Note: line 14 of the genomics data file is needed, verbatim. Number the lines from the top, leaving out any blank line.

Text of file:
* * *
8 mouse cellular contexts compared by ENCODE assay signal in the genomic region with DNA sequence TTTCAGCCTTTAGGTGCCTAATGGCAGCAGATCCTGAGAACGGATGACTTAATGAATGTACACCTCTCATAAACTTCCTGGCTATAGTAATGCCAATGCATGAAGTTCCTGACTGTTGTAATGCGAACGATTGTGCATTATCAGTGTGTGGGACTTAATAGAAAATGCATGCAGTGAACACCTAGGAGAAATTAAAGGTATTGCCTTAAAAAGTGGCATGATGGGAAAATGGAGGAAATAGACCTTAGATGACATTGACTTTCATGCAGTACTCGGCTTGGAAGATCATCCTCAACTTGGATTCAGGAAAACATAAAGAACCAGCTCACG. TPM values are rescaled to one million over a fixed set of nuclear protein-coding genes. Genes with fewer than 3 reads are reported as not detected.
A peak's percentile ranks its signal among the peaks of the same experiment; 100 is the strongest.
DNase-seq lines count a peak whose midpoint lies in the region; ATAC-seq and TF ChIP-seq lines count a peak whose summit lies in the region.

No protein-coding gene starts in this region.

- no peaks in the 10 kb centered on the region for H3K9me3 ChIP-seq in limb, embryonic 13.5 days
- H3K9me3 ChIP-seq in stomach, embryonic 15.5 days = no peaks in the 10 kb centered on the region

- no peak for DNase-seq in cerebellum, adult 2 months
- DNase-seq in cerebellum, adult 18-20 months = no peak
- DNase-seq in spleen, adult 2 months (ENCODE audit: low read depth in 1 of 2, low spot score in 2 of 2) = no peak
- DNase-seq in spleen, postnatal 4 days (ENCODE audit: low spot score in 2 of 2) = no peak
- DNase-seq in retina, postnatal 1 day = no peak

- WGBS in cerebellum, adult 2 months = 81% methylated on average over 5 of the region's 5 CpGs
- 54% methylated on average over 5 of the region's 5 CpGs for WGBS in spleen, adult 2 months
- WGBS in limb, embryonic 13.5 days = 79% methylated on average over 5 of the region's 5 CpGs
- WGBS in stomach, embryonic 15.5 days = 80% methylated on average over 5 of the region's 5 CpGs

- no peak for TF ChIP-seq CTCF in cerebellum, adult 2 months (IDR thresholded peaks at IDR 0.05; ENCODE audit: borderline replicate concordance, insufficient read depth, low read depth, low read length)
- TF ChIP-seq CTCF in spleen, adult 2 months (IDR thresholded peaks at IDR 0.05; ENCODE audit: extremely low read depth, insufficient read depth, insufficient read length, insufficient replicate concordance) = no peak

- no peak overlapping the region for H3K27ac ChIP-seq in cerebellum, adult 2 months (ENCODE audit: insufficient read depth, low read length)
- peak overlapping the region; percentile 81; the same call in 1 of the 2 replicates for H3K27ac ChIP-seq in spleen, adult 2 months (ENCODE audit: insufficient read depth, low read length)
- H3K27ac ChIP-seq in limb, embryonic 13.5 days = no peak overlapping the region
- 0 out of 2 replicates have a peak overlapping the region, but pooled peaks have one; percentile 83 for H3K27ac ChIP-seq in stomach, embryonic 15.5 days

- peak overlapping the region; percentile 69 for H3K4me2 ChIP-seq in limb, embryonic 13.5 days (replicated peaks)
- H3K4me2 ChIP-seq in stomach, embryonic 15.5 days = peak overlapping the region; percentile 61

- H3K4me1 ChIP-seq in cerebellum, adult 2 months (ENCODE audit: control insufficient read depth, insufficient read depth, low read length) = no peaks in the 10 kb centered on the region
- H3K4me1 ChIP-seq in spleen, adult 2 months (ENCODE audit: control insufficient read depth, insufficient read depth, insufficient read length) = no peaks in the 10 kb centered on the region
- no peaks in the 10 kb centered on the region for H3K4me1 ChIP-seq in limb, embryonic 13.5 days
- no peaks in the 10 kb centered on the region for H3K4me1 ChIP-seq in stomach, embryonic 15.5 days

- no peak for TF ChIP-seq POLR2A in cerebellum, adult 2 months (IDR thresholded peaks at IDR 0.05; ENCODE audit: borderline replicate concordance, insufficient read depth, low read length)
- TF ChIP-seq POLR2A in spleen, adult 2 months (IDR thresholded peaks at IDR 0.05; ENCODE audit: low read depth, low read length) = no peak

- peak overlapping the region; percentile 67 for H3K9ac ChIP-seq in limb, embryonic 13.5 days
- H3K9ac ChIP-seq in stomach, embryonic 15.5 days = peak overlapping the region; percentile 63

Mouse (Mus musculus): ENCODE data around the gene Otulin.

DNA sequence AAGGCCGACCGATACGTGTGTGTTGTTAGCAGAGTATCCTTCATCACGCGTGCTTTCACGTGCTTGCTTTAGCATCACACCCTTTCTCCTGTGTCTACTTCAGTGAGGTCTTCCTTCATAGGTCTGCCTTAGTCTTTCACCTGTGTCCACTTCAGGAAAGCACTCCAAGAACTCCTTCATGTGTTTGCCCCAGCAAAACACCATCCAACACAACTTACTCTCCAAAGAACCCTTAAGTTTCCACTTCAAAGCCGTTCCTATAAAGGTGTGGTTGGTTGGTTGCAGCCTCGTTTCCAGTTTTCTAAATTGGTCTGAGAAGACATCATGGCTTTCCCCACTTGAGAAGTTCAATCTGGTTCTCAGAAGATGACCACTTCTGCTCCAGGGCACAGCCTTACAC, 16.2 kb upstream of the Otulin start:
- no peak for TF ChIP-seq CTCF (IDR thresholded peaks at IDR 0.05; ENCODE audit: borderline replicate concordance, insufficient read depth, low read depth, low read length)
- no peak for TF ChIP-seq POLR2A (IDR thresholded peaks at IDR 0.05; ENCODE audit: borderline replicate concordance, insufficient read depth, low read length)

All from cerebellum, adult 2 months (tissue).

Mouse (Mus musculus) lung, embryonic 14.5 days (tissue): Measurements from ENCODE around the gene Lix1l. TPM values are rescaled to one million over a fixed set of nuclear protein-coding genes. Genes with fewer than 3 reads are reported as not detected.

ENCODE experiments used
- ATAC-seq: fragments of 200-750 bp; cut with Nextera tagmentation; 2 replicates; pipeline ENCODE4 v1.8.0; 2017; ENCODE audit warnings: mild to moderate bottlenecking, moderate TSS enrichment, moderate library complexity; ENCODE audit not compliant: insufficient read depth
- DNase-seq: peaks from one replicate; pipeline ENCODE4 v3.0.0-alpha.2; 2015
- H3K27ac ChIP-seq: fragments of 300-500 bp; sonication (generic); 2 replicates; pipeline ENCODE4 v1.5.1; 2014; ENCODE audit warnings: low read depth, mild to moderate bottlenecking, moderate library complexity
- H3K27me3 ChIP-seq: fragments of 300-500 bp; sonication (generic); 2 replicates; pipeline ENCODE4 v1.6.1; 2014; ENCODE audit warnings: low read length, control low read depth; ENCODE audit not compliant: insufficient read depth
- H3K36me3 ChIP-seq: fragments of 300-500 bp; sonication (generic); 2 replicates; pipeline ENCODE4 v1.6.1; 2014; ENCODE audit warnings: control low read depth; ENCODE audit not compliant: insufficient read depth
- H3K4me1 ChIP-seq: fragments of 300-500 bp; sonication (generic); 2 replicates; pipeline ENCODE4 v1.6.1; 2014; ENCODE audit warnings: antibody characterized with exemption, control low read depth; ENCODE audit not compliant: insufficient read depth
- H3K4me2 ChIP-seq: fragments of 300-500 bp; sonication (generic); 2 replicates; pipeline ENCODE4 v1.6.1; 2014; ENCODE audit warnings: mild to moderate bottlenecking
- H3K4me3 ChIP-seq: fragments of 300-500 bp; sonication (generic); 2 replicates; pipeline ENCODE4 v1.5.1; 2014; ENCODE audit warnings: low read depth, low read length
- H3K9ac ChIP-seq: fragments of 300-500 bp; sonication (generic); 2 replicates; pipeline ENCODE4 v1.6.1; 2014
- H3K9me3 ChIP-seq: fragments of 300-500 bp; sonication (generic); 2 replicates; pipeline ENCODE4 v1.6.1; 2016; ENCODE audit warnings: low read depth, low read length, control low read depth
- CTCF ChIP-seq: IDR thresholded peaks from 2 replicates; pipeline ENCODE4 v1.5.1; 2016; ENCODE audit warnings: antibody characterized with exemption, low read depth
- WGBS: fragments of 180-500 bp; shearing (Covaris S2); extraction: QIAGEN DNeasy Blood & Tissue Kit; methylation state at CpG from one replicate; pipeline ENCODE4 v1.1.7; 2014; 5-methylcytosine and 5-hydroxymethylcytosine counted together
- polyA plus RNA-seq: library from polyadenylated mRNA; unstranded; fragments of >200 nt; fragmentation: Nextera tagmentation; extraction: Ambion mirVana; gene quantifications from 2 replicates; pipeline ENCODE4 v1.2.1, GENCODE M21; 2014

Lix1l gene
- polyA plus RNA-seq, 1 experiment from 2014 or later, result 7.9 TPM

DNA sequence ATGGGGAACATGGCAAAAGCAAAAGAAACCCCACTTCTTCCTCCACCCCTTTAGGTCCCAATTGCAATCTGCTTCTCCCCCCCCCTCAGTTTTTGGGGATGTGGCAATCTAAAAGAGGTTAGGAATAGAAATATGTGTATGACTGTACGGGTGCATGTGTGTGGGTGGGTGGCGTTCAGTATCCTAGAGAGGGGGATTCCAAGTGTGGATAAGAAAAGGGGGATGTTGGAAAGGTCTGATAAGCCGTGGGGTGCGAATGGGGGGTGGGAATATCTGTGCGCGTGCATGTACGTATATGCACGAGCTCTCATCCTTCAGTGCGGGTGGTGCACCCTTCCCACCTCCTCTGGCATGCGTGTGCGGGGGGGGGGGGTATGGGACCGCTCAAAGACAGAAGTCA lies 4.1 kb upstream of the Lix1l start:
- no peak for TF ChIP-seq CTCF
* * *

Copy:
- WGBS in limb, embryonic 13.5 days = 79% methylated on average over 5 of the region's 5 CpGs